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Article

Variability in the Qualitative and Quantitative Composition and Content of Phenolic Compounds in the Fruit of Introduced American Cranberry (Vaccinium macrocarpon Aiton)

1
Department of Pharmacognosy, Faculty of Pharmacy, Lithuanian University of Health Sciences, LT-50166 Kaunas, Lithuania
2
Nature Research Center, Institute of Botany, LT-08406 Vilnius, Lithuania
3
Faculty of Pharmacy, Institute of Pharmaceutical Technologies, Lithuanian University of Health Sciences, LT-50166 Kaunas, Lithuania
4
Lithuanian Research Centre for Agriculture and Forestry, Institute of Horticulture, Babtai, LT-54333 Kaunas Distr., Lithuania
*
Author to whom correspondence should be addressed.
Plants 2020, 9(10), 1379; https://doi.org/10.3390/plants9101379
Received: 18 September 2020 / Revised: 8 October 2020 / Accepted: 12 October 2020 / Published: 16 October 2020
(This article belongs to the Special Issue Natural Resources of Berry and Medicinal Plants)

Abstract

:
The aim of this study was to determine the composition and content of phenolic compounds in ethanol extracts of eight different cultivars of American cranberry (Vaccinium macrocarpon Aiton) fruit using spectrophotometric and UPLC-ESI-MS/MS analysis and to evaluate the antioxidant activity in vitro of these extracts. The highest total amount of phenolic compounds evaluated via Folin–Ciocalteu spectrophotometry was detected in American cranberry fruit samples of the ‘Bain’ clone, and the highest total amount of flavonoids was found in samples of the ‘Drever’ and ‘Baiwfay’ cultivars. The highest total amount of the individual phenolic compounds (519.53 ± 25.12 mg/g DW) identified and quantitatively evaluated via chromatography was detected in samples of the ‘Searles’ cranberry cultivar. In the studied cranberry samples, the predominant phenolic compounds were hyperoside, quercetin, and procyanidin A2, while the amounts of other compounds were significantly lower. HCA and PCA revealed that ‘Woolman’, ‘Holliston’, ‘Pilgrim, and ‘Searles’ fruit samples had different quantitative content of phenolic compounds from other cranberry cultivars. Meanwhile, fruit of ‘Baiwfay’, ‘Drever’, ‘Bain’, and ‘Bergman’ were similar in their phytochemical profile.

Graphical Abstract

1. Introduction

Over the last three decades, the use of botanical pharmaceutical preparations and dietary supplements has increased significantly and over 80% of the population worldwide relies on the effectiveness of botanical pharmaceuticals in primary healthcare [1]. According to the World Health Organization, traditional medicine is an important and frequently underestimated part of healthcare. A document passed in 2013 regulates the strategy of the use of traditional medicine for the period of 2014–2023. The aim of this strategy is to help the member states use the potential positive input of traditional medicine in disease prevention and treatment and to stimulate safe and effective use of traditional medicine [2].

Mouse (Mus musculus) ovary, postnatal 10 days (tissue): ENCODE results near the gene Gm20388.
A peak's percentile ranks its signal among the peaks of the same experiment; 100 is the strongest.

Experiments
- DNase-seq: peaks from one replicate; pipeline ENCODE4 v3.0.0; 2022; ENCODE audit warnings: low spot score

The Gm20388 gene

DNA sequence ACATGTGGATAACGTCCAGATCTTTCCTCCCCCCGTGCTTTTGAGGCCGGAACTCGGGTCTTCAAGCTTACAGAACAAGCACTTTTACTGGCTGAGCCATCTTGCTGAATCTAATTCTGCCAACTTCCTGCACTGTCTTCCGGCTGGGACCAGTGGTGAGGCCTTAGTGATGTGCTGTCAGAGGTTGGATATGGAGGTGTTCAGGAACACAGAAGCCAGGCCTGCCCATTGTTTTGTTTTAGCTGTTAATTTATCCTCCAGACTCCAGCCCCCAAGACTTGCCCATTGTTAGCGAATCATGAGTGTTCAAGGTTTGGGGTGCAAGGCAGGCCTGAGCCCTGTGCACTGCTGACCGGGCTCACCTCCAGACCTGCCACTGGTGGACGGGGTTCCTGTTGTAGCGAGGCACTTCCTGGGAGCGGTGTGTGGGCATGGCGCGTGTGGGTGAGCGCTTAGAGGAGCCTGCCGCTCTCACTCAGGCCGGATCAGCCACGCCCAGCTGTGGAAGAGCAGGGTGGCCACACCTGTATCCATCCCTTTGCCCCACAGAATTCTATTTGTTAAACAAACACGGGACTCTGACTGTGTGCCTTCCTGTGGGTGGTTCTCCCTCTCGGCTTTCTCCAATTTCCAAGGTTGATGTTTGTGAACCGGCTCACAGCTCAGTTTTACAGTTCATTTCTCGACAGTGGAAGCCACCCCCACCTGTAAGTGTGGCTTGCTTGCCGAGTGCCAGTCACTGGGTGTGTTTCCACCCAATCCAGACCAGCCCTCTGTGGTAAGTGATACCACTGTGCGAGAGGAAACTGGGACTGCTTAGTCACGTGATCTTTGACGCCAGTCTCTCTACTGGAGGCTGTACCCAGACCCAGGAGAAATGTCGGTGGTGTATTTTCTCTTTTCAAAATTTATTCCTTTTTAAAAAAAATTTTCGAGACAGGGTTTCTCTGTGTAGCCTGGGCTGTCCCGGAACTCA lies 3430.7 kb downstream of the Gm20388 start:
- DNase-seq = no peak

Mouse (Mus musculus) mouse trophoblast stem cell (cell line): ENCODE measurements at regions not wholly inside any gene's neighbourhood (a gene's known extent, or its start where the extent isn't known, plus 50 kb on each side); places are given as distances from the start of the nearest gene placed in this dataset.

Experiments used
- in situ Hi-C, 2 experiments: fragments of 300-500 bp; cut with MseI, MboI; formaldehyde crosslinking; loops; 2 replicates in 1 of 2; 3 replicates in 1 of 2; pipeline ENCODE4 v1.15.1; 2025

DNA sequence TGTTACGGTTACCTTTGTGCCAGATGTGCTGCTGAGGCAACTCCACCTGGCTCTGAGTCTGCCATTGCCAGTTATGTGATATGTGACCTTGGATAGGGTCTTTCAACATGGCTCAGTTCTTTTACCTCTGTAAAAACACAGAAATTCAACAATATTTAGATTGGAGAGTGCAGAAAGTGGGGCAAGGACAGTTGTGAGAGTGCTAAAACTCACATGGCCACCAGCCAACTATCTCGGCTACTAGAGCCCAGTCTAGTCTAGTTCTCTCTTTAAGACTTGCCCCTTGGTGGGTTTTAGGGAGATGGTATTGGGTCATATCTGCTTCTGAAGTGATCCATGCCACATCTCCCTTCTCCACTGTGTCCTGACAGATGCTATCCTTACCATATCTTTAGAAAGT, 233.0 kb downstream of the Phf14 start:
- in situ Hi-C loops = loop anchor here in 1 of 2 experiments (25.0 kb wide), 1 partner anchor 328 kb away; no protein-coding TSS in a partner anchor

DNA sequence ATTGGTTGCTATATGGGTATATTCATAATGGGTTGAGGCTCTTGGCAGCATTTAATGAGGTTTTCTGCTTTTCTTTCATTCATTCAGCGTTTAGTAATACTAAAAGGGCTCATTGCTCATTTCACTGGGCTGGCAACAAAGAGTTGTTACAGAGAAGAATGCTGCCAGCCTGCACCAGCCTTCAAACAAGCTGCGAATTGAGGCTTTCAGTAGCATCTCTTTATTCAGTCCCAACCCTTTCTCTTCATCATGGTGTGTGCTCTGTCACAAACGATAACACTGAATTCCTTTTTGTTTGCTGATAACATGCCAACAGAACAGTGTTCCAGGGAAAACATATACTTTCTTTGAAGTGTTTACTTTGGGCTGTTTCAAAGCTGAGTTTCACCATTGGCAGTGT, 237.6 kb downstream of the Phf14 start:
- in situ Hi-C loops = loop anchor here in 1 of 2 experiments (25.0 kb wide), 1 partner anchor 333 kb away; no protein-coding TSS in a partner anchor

Recently, plants that accumulate higher amounts of biologically active compounds have gained popularity. American cranberry (Vaccinium macrocarpon Aiton) is one such highly promising plant. This sort of cranberry naturally grows in the eastern and central regions of North America, but is increasingly commonly grown in Europe and other continents [3]. The fruit of American cranberry are especially valued for the variety of the biologically active compounds they contain. Research has shown that the fruit of American cranberry accumulate high amounts of phenolic compounds (anthocyanins, phenolic acids, flavan-3-ols, and flavonols), organic acids, and mineral substances [4,5,6]. Phenolic compounds in the fruit of American cranberry are especially important for human health, as they, acting as natural antioxidants, protect the body from diseases that develop because of damage caused by oxidative stress, including such diseases as cancer, cardiovascular diseases, or age-related degenerative disorders [7,8]. The oligomeric flavan-3-ol complex in American cranberry fruit is equally important, as it has an antibacterial effect and prevents the adhesion of pathogenic microorganisms to the lining of the urinary tract, thus protecting the body from various bacterial diseases of the urinary bladder and the urinary tract [9,10,11]. Research has also proven that American cranberry fruit prevent ulcer formation by inhibiting the strains of the ulcer-causing bacteria Helicobacter pylori [12].